Tip on replacing brake pads and rotors -- 09 Touring - Honda Pilot - Honda Pilot Forums

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Old 11-01-2011, 11:48 PM   #1 (permalink)
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Default Tip on replacing brake pads and rotors -- 09 Touring

So -- for the edification of the net and Pilot owners -- I post the following:

My 09 Pilot Touring with 79K on the clock was really vibrating when slowing from highway speeds. It got to the point that the whole car was shaking like a leaf at any application of the brakes at speed. Added to that my dealership service told me about 20K ago that my brakes were "worn out" and needed to be replaced. So I bought the parts and waited for that tell tale metal on metal scraping sound. The only problems is it never happened. No scraping or anything because when I pulled the pads and rotors -- they still has 3mm of life in the rear and 5 mm of life in the front. So much for my dealer being honest. The truth is they were vibrating but it is not clear if stock rotors were warped or whether it was due to pad material buildup. I can't recut the front rotors as I had a difficult time getting them off and kind of "damaged" them in the process.

Long story short the fronts were not as smooth as I hoped; but the rears came off like a charm.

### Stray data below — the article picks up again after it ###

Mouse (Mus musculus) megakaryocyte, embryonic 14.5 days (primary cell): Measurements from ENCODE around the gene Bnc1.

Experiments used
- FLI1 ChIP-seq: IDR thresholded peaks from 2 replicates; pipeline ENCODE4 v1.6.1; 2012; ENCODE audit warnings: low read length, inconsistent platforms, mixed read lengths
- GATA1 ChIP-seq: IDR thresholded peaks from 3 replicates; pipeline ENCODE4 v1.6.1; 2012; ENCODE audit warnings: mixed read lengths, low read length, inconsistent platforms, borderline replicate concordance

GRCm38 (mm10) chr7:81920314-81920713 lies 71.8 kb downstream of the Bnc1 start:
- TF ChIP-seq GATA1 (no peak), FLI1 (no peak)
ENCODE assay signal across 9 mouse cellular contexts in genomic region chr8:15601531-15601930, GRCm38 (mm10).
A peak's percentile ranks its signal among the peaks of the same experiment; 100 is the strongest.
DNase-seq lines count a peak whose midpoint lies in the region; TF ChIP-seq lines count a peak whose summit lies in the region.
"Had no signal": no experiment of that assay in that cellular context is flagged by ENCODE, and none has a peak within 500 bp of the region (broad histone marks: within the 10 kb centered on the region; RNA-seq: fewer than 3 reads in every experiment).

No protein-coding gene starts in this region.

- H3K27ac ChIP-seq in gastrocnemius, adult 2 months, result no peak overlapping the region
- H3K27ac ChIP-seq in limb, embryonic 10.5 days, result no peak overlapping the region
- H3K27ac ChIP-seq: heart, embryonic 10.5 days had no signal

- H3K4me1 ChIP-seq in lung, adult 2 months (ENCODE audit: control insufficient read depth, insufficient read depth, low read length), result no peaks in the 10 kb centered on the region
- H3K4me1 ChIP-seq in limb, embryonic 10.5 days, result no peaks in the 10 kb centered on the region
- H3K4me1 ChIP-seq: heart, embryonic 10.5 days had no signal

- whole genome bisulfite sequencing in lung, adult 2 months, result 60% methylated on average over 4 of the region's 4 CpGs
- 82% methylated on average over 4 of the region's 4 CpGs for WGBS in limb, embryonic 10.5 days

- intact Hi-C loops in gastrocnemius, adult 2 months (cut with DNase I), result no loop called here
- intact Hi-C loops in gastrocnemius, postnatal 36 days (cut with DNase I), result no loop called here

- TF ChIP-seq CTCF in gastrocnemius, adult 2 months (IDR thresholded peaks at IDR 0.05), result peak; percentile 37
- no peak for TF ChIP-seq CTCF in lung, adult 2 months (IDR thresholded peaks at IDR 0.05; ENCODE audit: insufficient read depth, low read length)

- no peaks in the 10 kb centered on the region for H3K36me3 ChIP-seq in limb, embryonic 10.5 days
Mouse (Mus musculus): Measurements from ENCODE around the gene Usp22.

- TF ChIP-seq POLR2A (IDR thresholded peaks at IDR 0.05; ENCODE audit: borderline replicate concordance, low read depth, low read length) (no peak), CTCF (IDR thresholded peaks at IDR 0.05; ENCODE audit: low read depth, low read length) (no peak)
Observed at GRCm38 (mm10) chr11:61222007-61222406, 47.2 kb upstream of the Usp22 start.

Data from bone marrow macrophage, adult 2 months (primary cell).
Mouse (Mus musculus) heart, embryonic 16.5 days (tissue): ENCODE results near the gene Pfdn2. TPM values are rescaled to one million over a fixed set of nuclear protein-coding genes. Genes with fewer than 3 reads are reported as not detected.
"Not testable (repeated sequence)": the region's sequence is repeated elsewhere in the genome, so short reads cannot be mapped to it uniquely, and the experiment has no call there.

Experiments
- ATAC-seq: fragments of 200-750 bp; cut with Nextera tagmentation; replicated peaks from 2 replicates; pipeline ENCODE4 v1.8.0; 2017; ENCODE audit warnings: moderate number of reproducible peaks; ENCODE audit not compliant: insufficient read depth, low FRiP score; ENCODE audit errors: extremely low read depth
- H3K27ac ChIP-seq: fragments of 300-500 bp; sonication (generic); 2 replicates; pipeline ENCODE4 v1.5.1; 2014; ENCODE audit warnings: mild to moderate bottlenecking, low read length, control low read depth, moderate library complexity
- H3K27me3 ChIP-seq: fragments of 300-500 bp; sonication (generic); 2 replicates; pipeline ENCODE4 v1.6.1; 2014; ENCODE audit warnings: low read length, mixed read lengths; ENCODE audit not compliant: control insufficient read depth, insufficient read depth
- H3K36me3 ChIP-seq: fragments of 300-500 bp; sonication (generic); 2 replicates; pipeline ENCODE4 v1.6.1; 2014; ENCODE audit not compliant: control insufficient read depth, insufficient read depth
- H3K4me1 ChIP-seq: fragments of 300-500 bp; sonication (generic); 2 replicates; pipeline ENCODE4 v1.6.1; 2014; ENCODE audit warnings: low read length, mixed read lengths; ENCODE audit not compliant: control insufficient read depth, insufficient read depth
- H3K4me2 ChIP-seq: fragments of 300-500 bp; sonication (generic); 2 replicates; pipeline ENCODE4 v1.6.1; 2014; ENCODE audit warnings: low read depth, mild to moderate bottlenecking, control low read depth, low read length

First of all -- I did not take pics of this process like I should have. For that I apologize. If you go to youtube you can find a good vid on this with a Gen 1 Pilot that covers the process quite well.

You will need an impact screwdriver to loosen the 2 low quality and soft phillip head screws that hold the rotors in place.

After removing the caliper slide bolts, phillips head screws and caliper bracket -- the front rotors do not simply slide off. At least mine did not. A BFH loosened them but did not allow them to slide all the way off. I needed to thread bolts into the threaded holes and essentially push them off. After that the process was quite straightforward for the fronts.

The rears, on the other hand, slid off quite easily. Don't forget to take the rubber grommet for the parking brake adjustment hole and put it in the new rotors.

FWIW I used aftermarket rotors from rock auto and they had almost identical markings/measurments as the stockers. Don't see the need to pay 2-3X as much as Honda parts. I mic'd them out and measured runout and all specs were very close to identical between stock and afermarket. YMMV.

Hindsight being 20/20 I would have not used the BFH to get the front rotors off and would have had them cut (there was plenty of meat left on the rotors) and thrown new pads in there.

Also -- I got the ceramic beck-arnley pads and can say that after 1000 miles they feel exactly the same as the stock pads.

Hope this helps.

-Dan C.
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Old 11-22-2011, 09:36 AM   #2 (permalink)
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Thanks for the write-up, Dan! Good info when my time for a brake job comes around...
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Old 11-22-2011, 11:23 AM   #3 (permalink)
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Originally Posted by smoker324 View Post
...
Hindsight being 20/20 I would have not used the BFH to get the front rotors off and would have had them cut (there was plenty of meat left on the rotors) and thrown new pads in there.
...
-Dan C.
thx, dan, for sharing!

regarding replacing vs recutting... I too was going to go the recut route as the rotors seemed to have plenty of meat left.... but after calling 3-4 shops they wanted $25/rotor to recut - whereas new nonslotted/dimpled were only $10-20 more. I decided to replace to prolong "time til next rotor change"... what are other folks here doing?